Why am I seeing lot of false positives?

I am trying the anomaly detection (just like hotgym) with my sample data and I seem to be seeing lot of false positives. I attached a slice of my data below.

During swarming I used TemporalMultiStep as inferenceType, though TemporalAnomaly was the one I was after. I don’t know if it matters, just pointing it out. During swarming, the model input minval/maxval was set to [0.0, 3.00]. I realize this range is very large though there may be just one spurious data point in the tail end of this range. The data point themselves move in increments of 0.01, typically.

Are there any tweaks I should do ? I feel like I am missing something because the delta between actual and prediction is small, though the anomaly likelihood is high.

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If you want a TemporalAnomaly model, you probably don’t need to swarm. You can use these params:

Of course, you will need to update the encoder parameters to match your input data, but those are generally good values for DateEncoder and RandomDistributedScalarEncoder. They are the ones we use for all our anomaly detection products, and it works generally well on most scalar data.

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In addition to Matt’s suggestion (which is highly recommended) I would point out the following:

It usually takes several hundred data points before the model is predicting well and you have enough points to compute anomaly likelihood accurately. From your graph it looks like you only have a few data points?

It is better if min/maxval are closer to your actual range.

Anomaly likelihood returns a probability that the current sample does not belong to the model so far. We don’t consider it an anomaly unless the probability is really close to 1, usually >= 0.99999. When plotting this is really hard to tell. It is more convenient to plot the log likelihood using computeLogLikelihood(), in which case values >= 0.5 would be anomalous.

The best example code for doing anomaly detection is in NAB:

Thanks @rhyolight and @subutai. Few clarifications

  • The chart was a slice after few hundred data points (somewhere after ~1K points or so]
  • The min/max I mentioned is indeed the real range. What I meant was one of the data point was a volatile event.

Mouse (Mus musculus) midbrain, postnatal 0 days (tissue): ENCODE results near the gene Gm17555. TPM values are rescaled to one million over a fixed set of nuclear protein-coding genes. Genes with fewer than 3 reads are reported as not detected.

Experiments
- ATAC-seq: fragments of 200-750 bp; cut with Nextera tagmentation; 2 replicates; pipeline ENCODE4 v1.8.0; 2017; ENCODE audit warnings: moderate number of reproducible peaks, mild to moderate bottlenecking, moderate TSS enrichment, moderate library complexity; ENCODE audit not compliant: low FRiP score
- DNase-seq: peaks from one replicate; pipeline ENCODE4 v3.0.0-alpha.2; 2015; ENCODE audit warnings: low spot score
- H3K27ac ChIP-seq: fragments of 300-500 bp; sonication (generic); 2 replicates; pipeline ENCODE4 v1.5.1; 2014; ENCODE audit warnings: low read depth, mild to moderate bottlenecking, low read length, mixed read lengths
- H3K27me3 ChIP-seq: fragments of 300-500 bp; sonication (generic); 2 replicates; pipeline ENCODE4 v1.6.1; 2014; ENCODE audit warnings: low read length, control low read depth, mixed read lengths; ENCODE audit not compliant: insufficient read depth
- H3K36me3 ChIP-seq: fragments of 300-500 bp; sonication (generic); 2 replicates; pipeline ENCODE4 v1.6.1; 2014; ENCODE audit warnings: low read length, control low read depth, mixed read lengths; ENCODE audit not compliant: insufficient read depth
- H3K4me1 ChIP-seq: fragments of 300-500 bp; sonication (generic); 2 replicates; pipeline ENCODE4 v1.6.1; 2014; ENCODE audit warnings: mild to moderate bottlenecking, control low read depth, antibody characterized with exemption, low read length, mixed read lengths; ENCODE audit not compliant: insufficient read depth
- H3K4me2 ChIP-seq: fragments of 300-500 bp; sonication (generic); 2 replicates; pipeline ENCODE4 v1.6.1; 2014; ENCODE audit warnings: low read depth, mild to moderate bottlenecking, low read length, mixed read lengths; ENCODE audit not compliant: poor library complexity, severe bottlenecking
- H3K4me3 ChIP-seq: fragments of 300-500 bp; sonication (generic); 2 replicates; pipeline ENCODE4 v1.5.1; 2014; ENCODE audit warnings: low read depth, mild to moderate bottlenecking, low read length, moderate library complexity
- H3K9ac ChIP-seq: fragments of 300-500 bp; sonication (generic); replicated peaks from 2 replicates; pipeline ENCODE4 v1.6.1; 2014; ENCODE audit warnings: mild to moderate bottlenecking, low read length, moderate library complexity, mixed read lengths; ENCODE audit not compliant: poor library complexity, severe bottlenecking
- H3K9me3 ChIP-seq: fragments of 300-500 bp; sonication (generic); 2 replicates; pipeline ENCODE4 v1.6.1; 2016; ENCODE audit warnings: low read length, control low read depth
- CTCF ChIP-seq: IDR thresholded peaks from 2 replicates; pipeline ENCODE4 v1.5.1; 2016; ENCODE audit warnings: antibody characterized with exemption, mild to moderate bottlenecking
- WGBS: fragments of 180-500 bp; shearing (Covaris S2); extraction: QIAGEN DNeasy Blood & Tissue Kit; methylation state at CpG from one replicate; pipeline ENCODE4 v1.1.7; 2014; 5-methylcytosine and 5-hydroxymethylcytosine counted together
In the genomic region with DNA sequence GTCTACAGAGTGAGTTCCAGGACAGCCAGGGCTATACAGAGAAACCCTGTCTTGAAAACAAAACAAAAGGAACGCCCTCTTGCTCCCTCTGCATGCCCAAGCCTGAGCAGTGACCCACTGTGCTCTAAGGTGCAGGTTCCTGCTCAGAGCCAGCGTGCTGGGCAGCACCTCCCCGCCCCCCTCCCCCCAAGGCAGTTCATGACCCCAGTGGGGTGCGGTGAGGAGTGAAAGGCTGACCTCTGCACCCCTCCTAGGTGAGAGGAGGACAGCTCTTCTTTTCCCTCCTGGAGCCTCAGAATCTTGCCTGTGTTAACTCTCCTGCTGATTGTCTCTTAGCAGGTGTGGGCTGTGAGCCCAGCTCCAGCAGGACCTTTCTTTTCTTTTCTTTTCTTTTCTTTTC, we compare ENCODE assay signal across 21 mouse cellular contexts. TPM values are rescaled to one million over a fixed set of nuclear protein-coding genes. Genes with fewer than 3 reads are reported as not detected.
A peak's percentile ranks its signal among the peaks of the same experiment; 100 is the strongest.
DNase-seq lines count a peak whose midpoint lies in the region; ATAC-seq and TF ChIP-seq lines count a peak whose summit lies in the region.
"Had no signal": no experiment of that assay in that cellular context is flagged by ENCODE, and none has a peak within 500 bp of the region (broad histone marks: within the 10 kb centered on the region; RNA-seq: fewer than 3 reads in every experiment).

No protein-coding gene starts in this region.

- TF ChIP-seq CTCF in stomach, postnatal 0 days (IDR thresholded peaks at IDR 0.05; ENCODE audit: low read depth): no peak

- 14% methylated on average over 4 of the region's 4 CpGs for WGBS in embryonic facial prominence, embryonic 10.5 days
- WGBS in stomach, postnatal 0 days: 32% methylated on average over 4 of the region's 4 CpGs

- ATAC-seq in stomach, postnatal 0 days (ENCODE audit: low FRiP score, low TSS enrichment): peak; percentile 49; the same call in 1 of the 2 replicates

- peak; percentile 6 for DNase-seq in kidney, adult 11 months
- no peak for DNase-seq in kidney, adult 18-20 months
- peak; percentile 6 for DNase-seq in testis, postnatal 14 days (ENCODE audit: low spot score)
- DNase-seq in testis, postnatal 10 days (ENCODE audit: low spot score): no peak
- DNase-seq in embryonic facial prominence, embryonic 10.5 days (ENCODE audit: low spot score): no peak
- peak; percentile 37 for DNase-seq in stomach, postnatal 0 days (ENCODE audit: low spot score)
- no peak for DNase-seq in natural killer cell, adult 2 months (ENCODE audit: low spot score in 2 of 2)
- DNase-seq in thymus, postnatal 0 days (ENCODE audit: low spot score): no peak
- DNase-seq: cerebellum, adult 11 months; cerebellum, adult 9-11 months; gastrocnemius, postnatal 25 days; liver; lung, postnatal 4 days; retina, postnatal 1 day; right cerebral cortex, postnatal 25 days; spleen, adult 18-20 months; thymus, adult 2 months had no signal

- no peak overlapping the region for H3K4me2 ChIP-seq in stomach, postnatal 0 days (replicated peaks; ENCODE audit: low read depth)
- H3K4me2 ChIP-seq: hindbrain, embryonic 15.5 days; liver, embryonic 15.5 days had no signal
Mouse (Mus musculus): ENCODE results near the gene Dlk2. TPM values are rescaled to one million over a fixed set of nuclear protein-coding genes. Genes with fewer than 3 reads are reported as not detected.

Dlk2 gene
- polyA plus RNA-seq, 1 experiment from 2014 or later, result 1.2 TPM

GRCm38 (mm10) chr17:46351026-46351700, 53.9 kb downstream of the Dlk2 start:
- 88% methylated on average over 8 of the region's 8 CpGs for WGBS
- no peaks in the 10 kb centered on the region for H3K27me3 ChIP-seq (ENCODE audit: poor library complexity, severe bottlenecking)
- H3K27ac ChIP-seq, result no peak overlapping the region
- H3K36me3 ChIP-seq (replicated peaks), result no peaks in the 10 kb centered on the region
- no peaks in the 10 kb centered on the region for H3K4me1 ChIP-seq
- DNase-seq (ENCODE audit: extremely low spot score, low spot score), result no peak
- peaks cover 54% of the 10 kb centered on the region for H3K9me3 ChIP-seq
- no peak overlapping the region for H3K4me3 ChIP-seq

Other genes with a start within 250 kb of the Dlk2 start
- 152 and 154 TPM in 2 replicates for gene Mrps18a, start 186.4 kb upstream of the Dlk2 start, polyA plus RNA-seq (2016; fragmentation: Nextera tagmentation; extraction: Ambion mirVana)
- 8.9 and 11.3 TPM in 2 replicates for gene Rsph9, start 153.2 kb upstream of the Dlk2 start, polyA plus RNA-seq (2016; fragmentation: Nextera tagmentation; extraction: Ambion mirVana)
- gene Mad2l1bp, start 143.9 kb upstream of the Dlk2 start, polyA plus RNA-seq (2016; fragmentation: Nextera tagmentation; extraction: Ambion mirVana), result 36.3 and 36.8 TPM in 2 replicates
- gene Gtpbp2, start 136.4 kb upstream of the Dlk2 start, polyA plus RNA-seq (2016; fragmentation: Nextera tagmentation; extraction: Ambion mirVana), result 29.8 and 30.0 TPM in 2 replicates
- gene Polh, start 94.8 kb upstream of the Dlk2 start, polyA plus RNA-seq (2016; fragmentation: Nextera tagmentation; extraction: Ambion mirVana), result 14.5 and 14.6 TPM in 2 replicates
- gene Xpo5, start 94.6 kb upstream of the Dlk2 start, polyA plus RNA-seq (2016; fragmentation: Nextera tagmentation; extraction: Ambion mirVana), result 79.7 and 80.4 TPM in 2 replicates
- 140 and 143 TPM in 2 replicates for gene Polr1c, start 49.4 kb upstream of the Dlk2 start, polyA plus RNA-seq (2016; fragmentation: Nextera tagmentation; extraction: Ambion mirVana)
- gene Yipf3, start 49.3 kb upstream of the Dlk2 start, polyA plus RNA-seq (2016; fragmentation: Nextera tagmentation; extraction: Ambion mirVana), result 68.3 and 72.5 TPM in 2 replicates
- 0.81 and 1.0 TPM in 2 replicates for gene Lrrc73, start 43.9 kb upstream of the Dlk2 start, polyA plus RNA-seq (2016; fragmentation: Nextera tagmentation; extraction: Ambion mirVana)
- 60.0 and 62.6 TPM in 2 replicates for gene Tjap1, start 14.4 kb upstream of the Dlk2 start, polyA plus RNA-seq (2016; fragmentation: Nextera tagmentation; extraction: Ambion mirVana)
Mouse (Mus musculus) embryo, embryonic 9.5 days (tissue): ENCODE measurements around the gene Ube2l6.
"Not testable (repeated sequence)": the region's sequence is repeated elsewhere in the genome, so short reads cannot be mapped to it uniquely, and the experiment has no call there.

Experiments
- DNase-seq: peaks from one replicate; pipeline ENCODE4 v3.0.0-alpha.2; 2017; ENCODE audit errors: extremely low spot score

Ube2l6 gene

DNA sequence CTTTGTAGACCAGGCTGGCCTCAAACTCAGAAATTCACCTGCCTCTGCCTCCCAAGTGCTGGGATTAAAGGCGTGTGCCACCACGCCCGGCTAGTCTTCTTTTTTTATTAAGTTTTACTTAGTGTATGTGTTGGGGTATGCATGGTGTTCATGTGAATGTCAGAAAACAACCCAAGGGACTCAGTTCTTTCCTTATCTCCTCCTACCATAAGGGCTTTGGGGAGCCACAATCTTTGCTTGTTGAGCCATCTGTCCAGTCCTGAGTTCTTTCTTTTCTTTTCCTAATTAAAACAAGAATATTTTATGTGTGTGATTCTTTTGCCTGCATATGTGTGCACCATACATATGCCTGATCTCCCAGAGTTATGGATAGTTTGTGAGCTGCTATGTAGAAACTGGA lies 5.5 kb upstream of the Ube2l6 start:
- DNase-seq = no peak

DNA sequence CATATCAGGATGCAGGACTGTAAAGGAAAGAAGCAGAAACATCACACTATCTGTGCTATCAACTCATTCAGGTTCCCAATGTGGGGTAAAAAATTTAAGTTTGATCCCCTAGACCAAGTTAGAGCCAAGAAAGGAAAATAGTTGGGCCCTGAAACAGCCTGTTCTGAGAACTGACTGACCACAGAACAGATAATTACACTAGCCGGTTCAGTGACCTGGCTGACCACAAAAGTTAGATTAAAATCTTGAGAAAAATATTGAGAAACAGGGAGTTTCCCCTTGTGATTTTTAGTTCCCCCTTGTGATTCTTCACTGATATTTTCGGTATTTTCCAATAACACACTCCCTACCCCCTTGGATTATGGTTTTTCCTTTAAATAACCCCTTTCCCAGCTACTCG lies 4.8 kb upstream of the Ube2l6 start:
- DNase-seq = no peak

I gave Matt’s pre baked parameter a try. However I ran into an issue during my anomaly detection run.


Creating model from intc…
Importing model params from model_params.intc_model_params

Error in constructing RandomDistributedScalarEncoder encoder. Possibly missing some required constructor parameters. Parameters that were provided are: {u’seed’: 42, u’name’: ‘range’, u’numBuckets’: 130.0}

Traceback (most recent call last):
File “run.py”, line 153, in
runModel(GYM_NAME, plot=plot)
File “run.py”, line 141, in runModel
model = createModel(getModelParamsFromName(gymName))
File “run.py”, line 58, in createModel
model = ModelFactory.create(modelParams)
File “/usr/local/lib/python2.7/dist-packages/nupic/frameworks/opf/modelfactory.py”, line 80, in create
return modelClass(**modelConfig[‘modelParams’])
File “/usr/local/lib/python2.7/dist-packages/nupic/frameworks/opf/clamodel.py”, line 213, in init
clParams, anomalyParams)
File “/usr/local/lib/python2.7/dist-packages/nupic/frameworks/opf/clamodel.py”, line 1108, in __createCLANetwork
encoder = MultiEncoder(enabledEncoders)
File “/usr/local/lib/python2.7/dist-packages/nupic/encoders/multi.py”, line 75, in init
self.addMultipleEncoders(encoderDescriptions)
File “/usr/local/lib/python2.7/dist-packages/nupic/encoders/multi.py”, line 162, in addMultipleEncoders
self.addEncoder(fieldName, eval(encoderName)(**fieldParams))
TypeError: init() got an unexpected keyword argument ‘numBuckets’

I used the hotgym sample and modified it. May be there is some version mismatch and hence this field isn’t recognized ?

I am also going to try the NAB benchmark. It may be the easiest to just try my data point and run it. Will report back on what I find. Thanks!

Oh yes, there is one more cryptic step that needs to be done. The RDSE doesn’t actually take a numBuckets parameter, it takes a resolution. This is calculated on the fly based on the min/max of the input data and the numBuckets. You can see this here: